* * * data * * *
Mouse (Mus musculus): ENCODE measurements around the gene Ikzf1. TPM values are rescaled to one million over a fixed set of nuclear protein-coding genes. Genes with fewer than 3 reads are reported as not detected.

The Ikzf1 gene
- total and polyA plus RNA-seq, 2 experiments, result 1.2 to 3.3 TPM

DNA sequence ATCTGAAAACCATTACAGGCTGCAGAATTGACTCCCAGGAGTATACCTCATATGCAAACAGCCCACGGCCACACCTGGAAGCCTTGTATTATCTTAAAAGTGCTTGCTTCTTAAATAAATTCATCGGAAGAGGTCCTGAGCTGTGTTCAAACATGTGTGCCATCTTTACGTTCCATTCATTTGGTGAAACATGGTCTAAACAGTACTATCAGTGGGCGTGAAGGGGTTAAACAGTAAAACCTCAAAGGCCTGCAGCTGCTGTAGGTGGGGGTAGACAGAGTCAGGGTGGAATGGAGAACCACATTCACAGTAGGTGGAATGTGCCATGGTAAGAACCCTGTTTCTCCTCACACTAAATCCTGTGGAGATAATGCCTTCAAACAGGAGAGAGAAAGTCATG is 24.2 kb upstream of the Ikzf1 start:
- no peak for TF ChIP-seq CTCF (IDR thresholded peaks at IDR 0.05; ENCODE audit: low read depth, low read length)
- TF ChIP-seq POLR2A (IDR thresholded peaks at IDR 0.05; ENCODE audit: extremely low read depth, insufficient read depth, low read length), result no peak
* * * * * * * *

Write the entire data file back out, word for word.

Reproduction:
Mouse (Mus musculus): ENCODE measurements around the gene Ikzf1. TPM values are rescaled to one million over a fixed set of nuclear protein-coding genes. Genes with fewer than 3 reads are reported as not detected.

The Ikzf1 gene
- total and polyA plus RNA-seq, 2 experiments, result 1.2 to 3.3 TPM

DNA sequence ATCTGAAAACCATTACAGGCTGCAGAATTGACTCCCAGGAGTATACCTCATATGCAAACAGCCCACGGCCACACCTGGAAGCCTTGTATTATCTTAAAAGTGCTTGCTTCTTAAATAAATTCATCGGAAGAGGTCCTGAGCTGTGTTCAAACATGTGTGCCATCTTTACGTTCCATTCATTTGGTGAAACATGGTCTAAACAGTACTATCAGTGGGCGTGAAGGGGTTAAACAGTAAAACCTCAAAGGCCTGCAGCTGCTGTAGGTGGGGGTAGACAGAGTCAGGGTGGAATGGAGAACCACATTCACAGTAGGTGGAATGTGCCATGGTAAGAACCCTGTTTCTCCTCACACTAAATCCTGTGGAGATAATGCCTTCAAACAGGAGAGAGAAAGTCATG is 24.2 kb upstream of the Ikzf1 start:
- no peak for TF ChIP-seq CTCF (IDR thresholded peaks at IDR 0.05; ENCODE audit: low read depth, low read length)
- TF ChIP-seq POLR2A (IDR thresholded peaks at IDR 0.05; ENCODE audit: extremely low read depth, insufficient read depth, low read length), result no peak